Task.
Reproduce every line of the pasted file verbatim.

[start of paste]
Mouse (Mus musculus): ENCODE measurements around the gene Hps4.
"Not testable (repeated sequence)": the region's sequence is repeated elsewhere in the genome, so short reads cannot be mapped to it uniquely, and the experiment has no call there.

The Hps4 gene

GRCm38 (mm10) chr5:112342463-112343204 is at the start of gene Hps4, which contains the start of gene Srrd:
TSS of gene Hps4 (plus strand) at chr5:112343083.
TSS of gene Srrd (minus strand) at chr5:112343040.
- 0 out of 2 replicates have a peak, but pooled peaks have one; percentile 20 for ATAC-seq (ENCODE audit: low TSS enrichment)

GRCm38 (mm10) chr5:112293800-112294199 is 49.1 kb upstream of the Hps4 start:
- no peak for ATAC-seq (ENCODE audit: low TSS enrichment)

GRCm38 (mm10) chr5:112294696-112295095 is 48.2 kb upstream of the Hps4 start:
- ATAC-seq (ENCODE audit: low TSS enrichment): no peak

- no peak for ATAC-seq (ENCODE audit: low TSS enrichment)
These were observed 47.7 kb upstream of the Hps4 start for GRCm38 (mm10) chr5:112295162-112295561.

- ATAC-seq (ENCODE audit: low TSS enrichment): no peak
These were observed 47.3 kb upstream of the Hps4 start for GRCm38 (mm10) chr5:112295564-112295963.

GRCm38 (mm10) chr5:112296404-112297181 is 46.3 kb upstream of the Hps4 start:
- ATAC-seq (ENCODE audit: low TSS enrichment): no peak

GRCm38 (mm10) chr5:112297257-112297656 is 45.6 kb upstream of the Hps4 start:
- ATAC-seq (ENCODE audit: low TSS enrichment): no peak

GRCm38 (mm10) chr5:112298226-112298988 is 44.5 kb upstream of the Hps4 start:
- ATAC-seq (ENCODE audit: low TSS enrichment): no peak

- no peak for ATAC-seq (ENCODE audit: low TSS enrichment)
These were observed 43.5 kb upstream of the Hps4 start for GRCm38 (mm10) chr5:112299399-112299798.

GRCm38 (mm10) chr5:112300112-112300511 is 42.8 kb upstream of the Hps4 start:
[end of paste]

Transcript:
Mouse (Mus musculus): ENCODE measurements around the gene Hps4.
"Not testable (repeated sequence)": the region's sequence is repeated elsewhere in the genome, so short reads cannot be mapped to it uniquely, and the experiment has no call there.

The Hps4 gene

GRCm38 (mm10) chr5:112342463-112343204 is at the start of gene Hps4, which contains the start of gene Srrd:
TSS of gene Hps4 (plus strand) at chr5:112343083.
TSS of gene Srrd (minus strand) at chr5:112343040.
- 0 out of 2 replicates have a peak, but pooled peaks have one; percentile 20 for ATAC-seq (ENCODE audit: low TSS enrichment)

GRCm38 (mm10) chr5:112293800-112294199 is 49.1 kb upstream of the Hps4 start:
- no peak for ATAC-seq (ENCODE audit: low TSS enrichment)

GRCm38 (mm10) chr5:112294696-112295095 is 48.2 kb upstream of the Hps4 start:
- ATAC-seq (ENCODE audit: low TSS enrichment): no peak

- no peak for ATAC-seq (ENCODE audit: low TSS enrichment)
These were observed 47.7 kb upstream of the Hps4 start for GRCm38 (mm10) chr5:112295162-112295561.

- ATAC-seq (ENCODE audit: low TSS enrichment): no peak
These were observed 47.3 kb upstream of the Hps4 start for GRCm38 (mm10) chr5:112295564-112295963.

GRCm38 (mm10) chr5:112296404-112297181 is 46.3 kb upstream of the Hps4 start:
- ATAC-seq (ENCODE audit: low TSS enrichment): no peak

GRCm38 (mm10) chr5:112297257-112297656 is 45.6 kb upstream of the Hps4 start:
- ATAC-seq (ENCODE audit: low TSS enrichment): no peak

GRCm38 (mm10) chr5:112298226-112298988 is 44.5 kb upstream of the Hps4 start:
- ATAC-seq (ENCODE audit: low TSS enrichment): no peak

- no peak for ATAC-seq (ENCODE audit: low TSS enrichment)
These were observed 43.5 kb upstream of the Hps4 start for GRCm38 (mm10) chr5:112299399-112299798.

GRCm38 (mm10) chr5:112300112-112300511 is 42.8 kb upstream of the Hps4 start: